Bioplastic for wind turbine blades can be recycled into gummy bears
As wind power comes to play a larger role in the renewable energy mix, some scientists are casting their eye deeper into the future to address the issue of waste. We've seen some inventive ideas around how giant turbine blades might be saved from landfill at the end of their lives, and a team from Michigan State University (MSU) have just thrown another one into the mix with some wide-ranging, and delicious, potential.
As increasingly bigger wind farms kick into gear around the world, and operators turn to increasingly bigger blades to run them, the question of waste is only becoming more pertinent. The thermoset composites making up the turbine blades of today cannot be recycled, and with a lifetime of around 25 years, some studies have suggested there'll be more than 40 millions tonnes of the material in landfill by 2050.
We've seen scientists develop self-curing resins that could improve the recyclability of turbine blades, and big-name energy companies such as GE and Siemens Gamesa conjure up their own recipes that could see them recycled into other valuable products. Lending their expertise to the dilemma is a team of MSU chemical engineers led by John Dorgan, who only sees the problem getting worse.
“Larger wind turbine blades are more efficient, so companies keep making bigger and bigger ones,” Dorgan says. “Often, wind farms will actually replace the turbine blades before the end of service life because the farms can generate more electricity with bigger blades.”
Dorgan and his team have developed a new resin for turbine blades that consists of glass fibers and both plant-derived and synthetic polymers. The material was fashioned into panels that were tested for strength and durability, with the team finding they met the performance requirements for use in turbines, or even automobiles.
Most impressive, however, was the recycling potential of the new resin. The panels could be dissolved and the glass fibers removed, enabling the material to be cast into new products. The team mixed it with different minerals to produce cultured stone that could be put to use as kitchen countertops, and say it could be mixed with other plastic resins to make things like laptop covers.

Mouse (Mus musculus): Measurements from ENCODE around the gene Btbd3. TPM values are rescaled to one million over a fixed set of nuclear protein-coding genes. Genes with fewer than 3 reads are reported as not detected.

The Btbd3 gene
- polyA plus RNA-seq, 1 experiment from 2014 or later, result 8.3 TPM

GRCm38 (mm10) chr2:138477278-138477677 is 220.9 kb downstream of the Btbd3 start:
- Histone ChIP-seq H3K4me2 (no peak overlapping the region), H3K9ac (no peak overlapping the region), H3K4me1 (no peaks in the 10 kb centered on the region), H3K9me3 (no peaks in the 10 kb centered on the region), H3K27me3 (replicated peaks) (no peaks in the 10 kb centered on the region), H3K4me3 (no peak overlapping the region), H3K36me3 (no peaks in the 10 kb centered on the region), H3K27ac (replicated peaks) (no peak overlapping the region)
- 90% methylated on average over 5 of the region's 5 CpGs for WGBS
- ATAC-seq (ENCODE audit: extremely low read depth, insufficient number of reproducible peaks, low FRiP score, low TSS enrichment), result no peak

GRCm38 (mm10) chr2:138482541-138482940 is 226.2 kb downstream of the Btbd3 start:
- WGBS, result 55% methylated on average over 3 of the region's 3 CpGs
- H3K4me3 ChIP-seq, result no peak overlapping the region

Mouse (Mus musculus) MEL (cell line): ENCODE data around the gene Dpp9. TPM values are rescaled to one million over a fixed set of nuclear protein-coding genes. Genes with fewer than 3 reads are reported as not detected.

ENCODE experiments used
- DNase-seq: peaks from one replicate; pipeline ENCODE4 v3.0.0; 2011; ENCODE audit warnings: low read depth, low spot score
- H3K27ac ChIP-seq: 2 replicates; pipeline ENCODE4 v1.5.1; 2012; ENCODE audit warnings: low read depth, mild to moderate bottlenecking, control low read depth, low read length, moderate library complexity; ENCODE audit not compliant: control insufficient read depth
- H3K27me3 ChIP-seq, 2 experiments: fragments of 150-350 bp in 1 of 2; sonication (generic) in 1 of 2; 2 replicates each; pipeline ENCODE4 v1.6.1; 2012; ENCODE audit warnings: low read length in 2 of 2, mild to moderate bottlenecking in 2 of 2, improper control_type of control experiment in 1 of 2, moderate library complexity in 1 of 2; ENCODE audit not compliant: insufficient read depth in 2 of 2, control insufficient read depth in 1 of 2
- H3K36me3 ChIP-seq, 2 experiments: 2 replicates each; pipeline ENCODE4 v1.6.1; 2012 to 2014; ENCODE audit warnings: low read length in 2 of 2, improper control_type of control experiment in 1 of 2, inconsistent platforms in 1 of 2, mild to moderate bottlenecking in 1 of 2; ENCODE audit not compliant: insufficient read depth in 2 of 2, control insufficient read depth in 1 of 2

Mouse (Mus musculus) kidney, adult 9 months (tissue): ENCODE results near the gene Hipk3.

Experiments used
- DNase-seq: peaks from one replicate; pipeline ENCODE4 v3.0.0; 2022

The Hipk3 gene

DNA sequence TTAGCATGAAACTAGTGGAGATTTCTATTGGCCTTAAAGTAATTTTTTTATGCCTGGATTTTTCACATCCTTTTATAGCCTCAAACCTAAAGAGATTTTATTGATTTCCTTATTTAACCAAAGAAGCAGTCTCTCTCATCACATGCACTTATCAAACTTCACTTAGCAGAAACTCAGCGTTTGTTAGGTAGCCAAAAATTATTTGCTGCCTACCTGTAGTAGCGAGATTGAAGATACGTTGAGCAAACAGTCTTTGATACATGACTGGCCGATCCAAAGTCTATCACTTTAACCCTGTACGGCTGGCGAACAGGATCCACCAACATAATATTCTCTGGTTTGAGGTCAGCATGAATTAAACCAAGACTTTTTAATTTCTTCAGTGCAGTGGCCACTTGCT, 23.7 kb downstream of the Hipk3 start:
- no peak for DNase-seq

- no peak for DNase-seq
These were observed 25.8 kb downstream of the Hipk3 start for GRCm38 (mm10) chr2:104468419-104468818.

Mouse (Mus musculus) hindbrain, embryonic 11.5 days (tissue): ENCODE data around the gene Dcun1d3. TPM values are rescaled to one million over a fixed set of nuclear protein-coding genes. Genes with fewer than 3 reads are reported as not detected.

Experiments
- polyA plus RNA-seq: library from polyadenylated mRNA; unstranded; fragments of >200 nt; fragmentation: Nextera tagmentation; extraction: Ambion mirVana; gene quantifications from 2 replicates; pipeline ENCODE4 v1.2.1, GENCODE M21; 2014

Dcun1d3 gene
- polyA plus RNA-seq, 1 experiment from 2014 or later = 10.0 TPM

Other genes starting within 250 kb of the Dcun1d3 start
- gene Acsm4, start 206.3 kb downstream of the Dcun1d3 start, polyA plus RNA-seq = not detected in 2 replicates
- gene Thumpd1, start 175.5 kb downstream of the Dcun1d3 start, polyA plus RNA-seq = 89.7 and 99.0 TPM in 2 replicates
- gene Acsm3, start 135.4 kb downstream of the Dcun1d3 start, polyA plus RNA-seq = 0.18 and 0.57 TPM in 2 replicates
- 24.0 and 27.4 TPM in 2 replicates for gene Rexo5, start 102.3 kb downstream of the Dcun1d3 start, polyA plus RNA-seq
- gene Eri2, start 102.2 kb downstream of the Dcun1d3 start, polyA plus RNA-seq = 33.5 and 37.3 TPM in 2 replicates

“The beauty of our resin system is that at the end of its use cycle, we can dissolve it, and that releases it from whatever matrix it’s in so that it can be used over and over again in an infinite loop,” said Dorgan. “That’s the goal of the circular economy.”
In one experiment, the team used an alkaline solution to digest the resin, which reduced it to acrylic materials for use in windows and car tail lights. This process also produced potassium lactate, which can be purified and turned into candy, a theoretical possibility the team felt obliged to test out.
“We recovered food-grade potassium lactate and used it to make gummy bear candies, which I ate,” Dorgan said.
The scientists are looking to build on these promising results by making moderately-sized turbine blades for field-testing, though scaling up will have its challenges.
"The current limitation is that there’s not enough of the bioplastic that we’re using to satisfy this market, so there needs to be considerable production volume brought online if we’re going to actually start making wind turbines out of these materials,” Dorgan said.
The team presented its research at the Fall meeting of the American Chemical Society this week.
Source: American Chemical Society